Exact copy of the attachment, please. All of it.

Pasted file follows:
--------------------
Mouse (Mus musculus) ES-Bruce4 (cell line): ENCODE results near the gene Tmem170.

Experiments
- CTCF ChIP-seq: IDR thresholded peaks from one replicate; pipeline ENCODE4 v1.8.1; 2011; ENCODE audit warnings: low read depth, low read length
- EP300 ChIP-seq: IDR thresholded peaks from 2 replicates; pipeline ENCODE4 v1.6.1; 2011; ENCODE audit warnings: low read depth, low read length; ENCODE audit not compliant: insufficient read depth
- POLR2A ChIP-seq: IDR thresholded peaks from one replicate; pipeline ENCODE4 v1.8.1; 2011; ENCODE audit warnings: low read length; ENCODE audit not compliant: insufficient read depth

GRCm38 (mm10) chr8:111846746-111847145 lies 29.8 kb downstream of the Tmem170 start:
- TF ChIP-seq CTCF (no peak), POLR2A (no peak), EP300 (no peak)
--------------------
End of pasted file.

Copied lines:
Mouse (Mus musculus) ES-Bruce4 (cell line): ENCODE results near the gene Tmem170.

Experiments
- CTCF ChIP-seq: IDR thresholded peaks from one replicate; pipeline ENCODE4 v1.8.1; 2011; ENCODE audit warnings: low read depth, low read length
- EP300 ChIP-seq: IDR thresholded peaks from 2 replicates; pipeline ENCODE4 v1.6.1; 2011; ENCODE audit warnings: low read depth, low read length; ENCODE audit not compliant: insufficient read depth
- POLR2A ChIP-seq: IDR thresholded peaks from one replicate; pipeline ENCODE4 v1.8.1; 2011; ENCODE audit warnings: low read length; ENCODE audit not compliant: insufficient read depth

GRCm38 (mm10) chr8:111846746-111847145 lies 29.8 kb downstream of the Tmem170 start:
- TF ChIP-seq CTCF (no peak), POLR2A (no peak), EP300 (no peak)